The test function must perform synchronous tests, and should return true if the message represents a match, and otherwise return false.

Code based on Botkit's built-in regular expression test is below:

var hears_regexp = function(tests, message) {
    for (var t = 0; t < tests.length; t++) {
        if (message.text) {

            // the pattern might be a string to match (including regular expression syntax)
            // or it might be a prebuilt regular expression
            var test = null;
            if (typeof(tests[t]) == 'string') {
                try {
                    test = new RegExp(tests[t], 'i');
                } catch (err) {
                    botkit.log('Error in regular expression: ' + tests[t] + ': ' + err);
                    return false;
                }
                if (!test) {
                    return false;
                }
            } else {
                test = tests[t];
            }

            if (match = message.text.match(test)) {
                message.match = match;
                return true;
            }
        }
    }
    return false;
};

controller.changeEars(hears_regexp);

Argument Description
events single event or an array of events to exclude from conversations

Messaging platforms send a dizzying array of event types - and new ones are added all the time!

Sometimes, it is desirable to exclude certain event types from inclusion in Botkit conversations. To do this, call excludeFromConversations() after creating your controller object.

For example:

// always exclude facebook postback events from conversations
controller.excludeFromConversations('facebook_postback')

Argument Description
configuration an object with instance-specific configuration options
callback a function that will receive the new bot instance as a parameter

Spawn a new instance of the bot in order to send messages or handle replies.

Whenever the bot is doing something in response to an incoming message, Botkit will handle spawning bot instances for you. However, in the event that your bot needs to send an alert or subscription message that is not directly in reply to an incoming message, spawning a bot is required.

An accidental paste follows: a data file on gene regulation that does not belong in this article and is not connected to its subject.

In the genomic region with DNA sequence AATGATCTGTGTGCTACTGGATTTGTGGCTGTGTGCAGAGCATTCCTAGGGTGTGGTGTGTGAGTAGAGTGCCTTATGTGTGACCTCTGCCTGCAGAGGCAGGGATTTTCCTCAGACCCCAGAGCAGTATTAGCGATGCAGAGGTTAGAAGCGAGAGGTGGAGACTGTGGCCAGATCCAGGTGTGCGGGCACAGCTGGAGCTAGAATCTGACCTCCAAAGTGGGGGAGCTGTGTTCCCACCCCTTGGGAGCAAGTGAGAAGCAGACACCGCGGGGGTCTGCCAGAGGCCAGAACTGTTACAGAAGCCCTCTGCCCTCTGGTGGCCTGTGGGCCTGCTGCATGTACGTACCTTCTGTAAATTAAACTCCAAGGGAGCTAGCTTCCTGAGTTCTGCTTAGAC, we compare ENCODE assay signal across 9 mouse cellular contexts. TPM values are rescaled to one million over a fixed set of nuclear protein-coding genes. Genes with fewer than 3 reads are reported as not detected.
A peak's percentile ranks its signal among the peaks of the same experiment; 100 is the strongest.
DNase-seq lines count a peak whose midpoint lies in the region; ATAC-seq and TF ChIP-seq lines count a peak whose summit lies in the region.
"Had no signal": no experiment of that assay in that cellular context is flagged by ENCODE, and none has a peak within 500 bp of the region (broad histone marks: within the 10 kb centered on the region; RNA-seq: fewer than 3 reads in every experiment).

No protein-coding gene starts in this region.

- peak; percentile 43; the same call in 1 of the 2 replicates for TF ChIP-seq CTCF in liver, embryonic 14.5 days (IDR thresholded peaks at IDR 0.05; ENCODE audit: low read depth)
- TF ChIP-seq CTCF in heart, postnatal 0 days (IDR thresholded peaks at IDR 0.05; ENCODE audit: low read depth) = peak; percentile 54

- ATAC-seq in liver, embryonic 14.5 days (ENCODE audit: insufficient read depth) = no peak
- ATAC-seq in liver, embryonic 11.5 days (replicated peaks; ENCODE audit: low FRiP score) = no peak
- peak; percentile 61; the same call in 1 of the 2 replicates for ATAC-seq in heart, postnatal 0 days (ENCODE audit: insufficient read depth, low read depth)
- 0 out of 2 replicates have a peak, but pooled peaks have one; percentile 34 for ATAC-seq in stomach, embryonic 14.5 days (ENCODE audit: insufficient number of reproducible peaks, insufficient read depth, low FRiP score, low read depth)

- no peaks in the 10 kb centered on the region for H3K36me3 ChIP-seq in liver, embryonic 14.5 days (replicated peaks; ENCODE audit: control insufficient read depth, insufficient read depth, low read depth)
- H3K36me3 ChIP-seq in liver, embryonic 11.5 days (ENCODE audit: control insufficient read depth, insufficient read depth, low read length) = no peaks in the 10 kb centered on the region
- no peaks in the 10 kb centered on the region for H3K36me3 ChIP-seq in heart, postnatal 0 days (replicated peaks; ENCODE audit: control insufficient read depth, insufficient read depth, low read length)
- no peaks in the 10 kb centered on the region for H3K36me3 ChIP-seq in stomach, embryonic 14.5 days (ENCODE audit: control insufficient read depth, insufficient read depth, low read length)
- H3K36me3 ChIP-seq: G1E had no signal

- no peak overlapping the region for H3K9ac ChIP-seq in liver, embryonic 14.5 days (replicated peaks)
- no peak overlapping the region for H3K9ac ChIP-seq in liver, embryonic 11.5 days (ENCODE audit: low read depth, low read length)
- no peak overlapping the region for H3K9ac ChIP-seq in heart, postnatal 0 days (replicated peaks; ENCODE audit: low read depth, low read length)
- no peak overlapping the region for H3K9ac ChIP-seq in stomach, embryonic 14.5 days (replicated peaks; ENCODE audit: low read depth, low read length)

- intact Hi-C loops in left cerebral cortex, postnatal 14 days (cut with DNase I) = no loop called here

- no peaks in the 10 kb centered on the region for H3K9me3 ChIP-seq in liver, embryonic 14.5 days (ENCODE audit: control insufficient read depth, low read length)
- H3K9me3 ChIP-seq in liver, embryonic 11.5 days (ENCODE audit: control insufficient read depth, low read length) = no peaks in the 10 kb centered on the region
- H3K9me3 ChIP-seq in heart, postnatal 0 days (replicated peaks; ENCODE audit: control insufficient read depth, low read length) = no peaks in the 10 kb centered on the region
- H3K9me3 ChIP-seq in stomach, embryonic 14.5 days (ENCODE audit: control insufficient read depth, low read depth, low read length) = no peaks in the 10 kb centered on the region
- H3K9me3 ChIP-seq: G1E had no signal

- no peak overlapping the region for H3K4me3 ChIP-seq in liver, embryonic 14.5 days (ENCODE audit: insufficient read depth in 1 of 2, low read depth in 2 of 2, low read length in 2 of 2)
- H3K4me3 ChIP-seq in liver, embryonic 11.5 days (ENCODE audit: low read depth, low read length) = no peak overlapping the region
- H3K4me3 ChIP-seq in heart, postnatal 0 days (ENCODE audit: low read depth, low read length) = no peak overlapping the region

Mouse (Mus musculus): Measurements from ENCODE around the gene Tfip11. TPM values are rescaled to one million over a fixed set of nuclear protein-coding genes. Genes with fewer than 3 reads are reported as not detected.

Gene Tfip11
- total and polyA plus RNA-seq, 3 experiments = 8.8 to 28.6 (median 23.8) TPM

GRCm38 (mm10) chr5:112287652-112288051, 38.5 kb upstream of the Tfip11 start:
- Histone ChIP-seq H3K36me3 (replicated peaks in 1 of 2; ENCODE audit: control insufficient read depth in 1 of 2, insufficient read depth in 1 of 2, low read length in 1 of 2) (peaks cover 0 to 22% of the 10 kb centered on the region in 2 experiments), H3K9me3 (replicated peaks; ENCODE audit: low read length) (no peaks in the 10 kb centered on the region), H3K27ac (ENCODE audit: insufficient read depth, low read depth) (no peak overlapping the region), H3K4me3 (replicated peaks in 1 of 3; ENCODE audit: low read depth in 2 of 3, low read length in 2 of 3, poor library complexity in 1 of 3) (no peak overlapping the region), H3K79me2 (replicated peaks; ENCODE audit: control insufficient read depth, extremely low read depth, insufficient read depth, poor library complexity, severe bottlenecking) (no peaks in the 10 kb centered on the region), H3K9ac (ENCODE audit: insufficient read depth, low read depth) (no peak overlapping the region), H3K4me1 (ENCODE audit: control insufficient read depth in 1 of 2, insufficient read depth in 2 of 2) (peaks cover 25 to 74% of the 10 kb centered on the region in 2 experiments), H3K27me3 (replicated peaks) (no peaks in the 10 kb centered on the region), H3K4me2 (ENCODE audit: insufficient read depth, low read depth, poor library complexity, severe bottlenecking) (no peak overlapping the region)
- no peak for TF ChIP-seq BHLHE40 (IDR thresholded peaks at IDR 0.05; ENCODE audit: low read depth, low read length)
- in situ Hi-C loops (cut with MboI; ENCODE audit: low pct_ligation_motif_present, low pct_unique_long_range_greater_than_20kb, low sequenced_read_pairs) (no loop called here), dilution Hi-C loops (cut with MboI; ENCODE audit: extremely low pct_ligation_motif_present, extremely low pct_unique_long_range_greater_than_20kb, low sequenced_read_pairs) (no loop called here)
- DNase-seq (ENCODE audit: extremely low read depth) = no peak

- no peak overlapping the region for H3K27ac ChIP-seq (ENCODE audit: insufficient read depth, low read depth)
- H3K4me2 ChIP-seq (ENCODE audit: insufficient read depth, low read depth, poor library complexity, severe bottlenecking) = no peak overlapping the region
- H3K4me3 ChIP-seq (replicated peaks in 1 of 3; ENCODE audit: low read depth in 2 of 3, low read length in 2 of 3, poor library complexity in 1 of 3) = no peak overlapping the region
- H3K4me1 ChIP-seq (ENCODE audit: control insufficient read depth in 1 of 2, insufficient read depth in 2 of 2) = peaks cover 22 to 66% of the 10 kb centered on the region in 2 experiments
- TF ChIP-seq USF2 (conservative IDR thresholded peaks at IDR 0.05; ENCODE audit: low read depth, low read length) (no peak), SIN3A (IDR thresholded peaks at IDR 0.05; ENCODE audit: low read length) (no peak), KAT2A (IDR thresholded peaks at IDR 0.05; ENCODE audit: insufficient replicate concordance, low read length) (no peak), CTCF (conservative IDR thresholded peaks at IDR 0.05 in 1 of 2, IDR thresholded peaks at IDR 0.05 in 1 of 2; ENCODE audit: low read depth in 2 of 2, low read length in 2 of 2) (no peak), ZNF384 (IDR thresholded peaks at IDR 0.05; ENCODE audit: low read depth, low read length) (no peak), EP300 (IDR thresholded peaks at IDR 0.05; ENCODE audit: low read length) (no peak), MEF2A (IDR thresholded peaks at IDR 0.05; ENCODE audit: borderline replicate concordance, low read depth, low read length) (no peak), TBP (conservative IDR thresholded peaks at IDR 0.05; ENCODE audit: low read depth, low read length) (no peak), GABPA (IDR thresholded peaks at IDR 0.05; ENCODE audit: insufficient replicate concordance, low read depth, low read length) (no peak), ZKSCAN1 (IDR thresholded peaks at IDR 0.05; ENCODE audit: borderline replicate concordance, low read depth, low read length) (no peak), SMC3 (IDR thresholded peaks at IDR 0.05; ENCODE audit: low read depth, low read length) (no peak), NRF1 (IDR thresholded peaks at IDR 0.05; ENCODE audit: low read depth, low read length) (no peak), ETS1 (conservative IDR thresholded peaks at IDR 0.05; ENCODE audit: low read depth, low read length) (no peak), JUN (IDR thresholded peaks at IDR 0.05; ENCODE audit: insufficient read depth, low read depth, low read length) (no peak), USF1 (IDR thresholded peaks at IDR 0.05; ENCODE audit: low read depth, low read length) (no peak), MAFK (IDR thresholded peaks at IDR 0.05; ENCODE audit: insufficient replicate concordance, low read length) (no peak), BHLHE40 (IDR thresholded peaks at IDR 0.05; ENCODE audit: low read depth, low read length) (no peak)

The configuration options required to spawn a bot instance differ from platform to platform. In many cases, no additional configuration is required. Refer to the platform specific documnentation for more detail.

function sendAlertToBot(alert_message) {

  controller.spawn({}, function(bot) {

    bot.say(alert_message);

  });

}

Argument Description
bot_constructor function of the form function(botkit_controller, configuration) which returns a bot instance

This function is used to create new platform connectors for Botkit, and is used to define the specific behaviors and features of that platform's bot instance.

For more information, read the guide to creating new platform connectors for Botkit

Argument Description
delay time between event loops

Adjust the speed of Botkit's event loops. By default, this is set to 1500ms, which means that Botkit will evaluate all active conversations and send any pending replies every 1.5 seconds.

Decreasing this time will increase the speed at which bots send replies in conversations.

For example:

// only wait 00ms between conversation loops
controller.setTickDelay(100);

This function begins Botkit's internal event loop, which will tick at an interval of once every 1.5 seconds unless modified using controller.setTickDelay()

In most cases, this is called internally by a platform connector and does not have to be called directly by bot code.

However, if your bot seems to freeze up after the first message in any conversation, you may need to call it!

Argument Description
port a port number for the webserver
callback a function in the form function(err, webserver) {…}

Create an instance of the Express.js webserver for use with platform-specific features like oauth and incoming webhooks.

Botkit provides a simple Express webserver for those who don't know or don't want to set up their own. However, if you want to do anything with your webserver other than those required by Botkit, it is our recommendation that you manage your own instance of Express. A good place to see this in action is inside all of the botkit starter kits.

Returns a user agent string for use when making API requests to external resources.

Returns the current package version of Botkit's core library

This function stops the event loop from processing active conversations. It is the opposite of controller.startTicking()